Can YOU Lead Humanity to Mars?

“If we could no longer rely on Earth to provide us with a sustainable and safe place to live – could you lead humanity to Mars… or is there and alternative solution?”

On Wednesday the 24th of July 2013, Luke Reardon, Niam Porter, Courtney Bishop and Kody Stueven-White went to the Victorian Space and Science Centre at Strathmore Secondary College, Strathmore. When we arrived we were put into eight different groups, each group had a different role and there were no more than two students from each school in each group. The seven groups were: Urban Designer, Hydrologist, Atmospheric Specialist, Agriculture/ Food Production, Economist and Psychology.

In our groups we had a facilitator from RMIT to work with us for the first session. We started by comparing Earth to Mars and what we would need to survive on Mars. It was a real challenge to work with students we had never met before, but we had researched so we all thought we made valuable contributions. We had to decide what to take from Earth to Mars and what were essentials to support life, eg energy, oxygen and water. In the second session we had to share ideas and conduct extensive research.

After lunch the day culminated with presentations, a representative from each expert field joined to form a group to present their findings and recommendations to the rest of the audience and the Judging Panel, with PowerPoint’s, speeches and drawings. With only an hour to prepare, each group had to say what they would build, where they would get energy from, how they would get to Mars, where there water would come from, what they would live in and what buildings they would need to survive.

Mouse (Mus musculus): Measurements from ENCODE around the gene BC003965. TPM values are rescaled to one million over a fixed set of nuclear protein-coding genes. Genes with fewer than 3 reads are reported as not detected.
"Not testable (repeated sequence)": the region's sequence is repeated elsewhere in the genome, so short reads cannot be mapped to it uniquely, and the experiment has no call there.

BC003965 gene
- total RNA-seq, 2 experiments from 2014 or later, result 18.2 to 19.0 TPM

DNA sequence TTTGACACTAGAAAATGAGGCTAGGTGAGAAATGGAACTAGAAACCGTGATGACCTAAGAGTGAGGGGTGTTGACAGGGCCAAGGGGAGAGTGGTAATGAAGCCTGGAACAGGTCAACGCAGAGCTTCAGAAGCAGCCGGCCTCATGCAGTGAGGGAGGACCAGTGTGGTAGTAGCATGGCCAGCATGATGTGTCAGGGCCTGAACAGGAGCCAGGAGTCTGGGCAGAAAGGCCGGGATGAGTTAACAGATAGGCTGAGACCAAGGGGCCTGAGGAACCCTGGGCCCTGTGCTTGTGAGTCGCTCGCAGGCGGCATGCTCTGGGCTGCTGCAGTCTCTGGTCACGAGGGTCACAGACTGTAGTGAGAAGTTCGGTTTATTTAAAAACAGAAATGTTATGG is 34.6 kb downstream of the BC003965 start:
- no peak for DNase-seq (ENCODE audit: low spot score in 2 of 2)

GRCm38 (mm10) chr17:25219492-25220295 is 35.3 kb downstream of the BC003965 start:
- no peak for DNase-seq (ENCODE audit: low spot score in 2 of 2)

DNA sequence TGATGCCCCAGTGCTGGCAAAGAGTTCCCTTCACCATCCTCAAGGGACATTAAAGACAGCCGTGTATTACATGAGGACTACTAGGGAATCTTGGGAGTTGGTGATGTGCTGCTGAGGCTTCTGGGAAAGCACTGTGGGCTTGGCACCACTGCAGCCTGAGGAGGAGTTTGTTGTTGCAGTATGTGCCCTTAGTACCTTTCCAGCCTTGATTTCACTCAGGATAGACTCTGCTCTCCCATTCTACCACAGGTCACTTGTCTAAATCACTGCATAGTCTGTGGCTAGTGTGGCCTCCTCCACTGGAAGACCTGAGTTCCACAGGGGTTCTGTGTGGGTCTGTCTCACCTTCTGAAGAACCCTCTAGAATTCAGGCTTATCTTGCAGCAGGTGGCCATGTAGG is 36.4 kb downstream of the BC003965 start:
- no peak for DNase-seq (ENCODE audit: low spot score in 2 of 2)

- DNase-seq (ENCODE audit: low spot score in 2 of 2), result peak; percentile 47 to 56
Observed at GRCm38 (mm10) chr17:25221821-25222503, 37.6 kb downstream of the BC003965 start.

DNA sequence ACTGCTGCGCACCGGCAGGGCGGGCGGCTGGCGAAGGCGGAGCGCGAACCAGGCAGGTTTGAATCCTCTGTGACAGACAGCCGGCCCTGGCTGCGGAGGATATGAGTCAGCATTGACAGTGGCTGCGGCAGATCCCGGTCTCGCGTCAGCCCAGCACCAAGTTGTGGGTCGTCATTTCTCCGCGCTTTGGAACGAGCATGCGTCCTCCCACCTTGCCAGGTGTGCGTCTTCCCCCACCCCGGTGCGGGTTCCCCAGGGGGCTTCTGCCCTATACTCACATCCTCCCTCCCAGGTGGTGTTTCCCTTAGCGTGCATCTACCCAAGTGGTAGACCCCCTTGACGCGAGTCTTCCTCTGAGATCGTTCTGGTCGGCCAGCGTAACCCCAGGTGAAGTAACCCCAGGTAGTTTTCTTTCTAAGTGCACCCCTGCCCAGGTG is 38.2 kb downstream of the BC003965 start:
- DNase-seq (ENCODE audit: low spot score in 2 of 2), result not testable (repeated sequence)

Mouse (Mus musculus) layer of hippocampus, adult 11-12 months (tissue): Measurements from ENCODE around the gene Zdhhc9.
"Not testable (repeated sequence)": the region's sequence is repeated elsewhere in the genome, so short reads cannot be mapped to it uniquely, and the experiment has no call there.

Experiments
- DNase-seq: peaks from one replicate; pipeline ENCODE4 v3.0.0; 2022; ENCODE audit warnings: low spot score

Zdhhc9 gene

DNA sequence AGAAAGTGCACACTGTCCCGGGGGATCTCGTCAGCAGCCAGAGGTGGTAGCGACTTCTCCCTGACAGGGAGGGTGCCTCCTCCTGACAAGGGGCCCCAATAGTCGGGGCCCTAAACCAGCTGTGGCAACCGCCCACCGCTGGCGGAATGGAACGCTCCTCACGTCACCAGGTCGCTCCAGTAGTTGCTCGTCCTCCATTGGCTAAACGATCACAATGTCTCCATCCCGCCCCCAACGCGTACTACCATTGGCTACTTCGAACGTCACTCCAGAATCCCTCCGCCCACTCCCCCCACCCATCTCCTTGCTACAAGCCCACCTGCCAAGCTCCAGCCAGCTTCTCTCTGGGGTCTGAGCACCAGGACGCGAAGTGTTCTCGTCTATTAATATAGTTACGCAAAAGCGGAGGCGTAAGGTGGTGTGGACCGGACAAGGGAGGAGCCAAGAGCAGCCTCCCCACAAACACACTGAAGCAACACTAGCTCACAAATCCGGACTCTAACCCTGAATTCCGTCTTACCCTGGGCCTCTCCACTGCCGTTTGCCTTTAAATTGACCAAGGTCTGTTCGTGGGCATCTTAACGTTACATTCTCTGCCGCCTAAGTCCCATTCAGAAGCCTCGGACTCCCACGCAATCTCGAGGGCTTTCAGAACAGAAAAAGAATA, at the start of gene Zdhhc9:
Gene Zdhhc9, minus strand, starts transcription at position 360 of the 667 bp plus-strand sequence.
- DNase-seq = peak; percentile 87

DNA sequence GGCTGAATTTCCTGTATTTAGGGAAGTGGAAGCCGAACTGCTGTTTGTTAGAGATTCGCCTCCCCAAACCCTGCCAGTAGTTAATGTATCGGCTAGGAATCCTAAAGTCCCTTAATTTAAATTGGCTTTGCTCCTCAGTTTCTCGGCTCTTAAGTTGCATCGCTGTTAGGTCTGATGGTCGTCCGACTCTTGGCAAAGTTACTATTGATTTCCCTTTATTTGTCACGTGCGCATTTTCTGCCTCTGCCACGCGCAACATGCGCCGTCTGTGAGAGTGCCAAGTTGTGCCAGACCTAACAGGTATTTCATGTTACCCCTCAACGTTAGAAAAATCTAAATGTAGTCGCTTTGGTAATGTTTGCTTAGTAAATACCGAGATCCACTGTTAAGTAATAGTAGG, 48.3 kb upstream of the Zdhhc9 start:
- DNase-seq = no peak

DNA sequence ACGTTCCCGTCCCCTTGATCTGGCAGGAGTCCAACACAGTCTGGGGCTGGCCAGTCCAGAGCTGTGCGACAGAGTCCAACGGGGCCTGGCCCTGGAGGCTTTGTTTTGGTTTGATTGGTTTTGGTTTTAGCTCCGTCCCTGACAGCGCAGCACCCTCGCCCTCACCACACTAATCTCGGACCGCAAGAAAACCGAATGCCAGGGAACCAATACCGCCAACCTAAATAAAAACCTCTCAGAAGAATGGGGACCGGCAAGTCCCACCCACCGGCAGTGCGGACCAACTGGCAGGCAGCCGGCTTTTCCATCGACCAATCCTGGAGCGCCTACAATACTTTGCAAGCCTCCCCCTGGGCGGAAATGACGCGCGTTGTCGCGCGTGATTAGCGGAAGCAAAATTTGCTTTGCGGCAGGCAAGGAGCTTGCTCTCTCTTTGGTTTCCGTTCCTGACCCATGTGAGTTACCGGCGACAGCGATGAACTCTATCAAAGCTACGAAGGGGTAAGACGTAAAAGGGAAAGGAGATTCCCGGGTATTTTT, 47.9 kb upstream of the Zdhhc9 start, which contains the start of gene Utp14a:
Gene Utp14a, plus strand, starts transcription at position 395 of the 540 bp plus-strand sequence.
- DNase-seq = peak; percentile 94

Some suggestions were to live in domes, others, to live underground in the channels formed from volcanic eruptions. Oxygen would need to be produced and contained as there is a third of gravity compared to earth and the atmosphere is thin. Most groups believed water could come from the frozen icecaps, that the best form of energy was nuclear and food production would best be hydroponically grown. The main issues of contention were who control and finance the move, which would be chosen to would go, and how would people maintain a happy lifestyle. I think all groups believed we could live on Mars, but in the end we should continue to work on climate change and protect our resources on earth to prevent the need to go to Mars.

Thanks to Mr Berry and Ms Gerrying who helped us with our ideas before the day. We hope to share our experience with other students and when they realise we actually may need to move to Mars , the urgency of looking after our environment should become our number one priority.

Luke Reardon
Environment Captain
Western Port Secondary College

By Western Port Secondary College|2017-11-06T18:02:48+10:00August 14th, 2013|0 Comments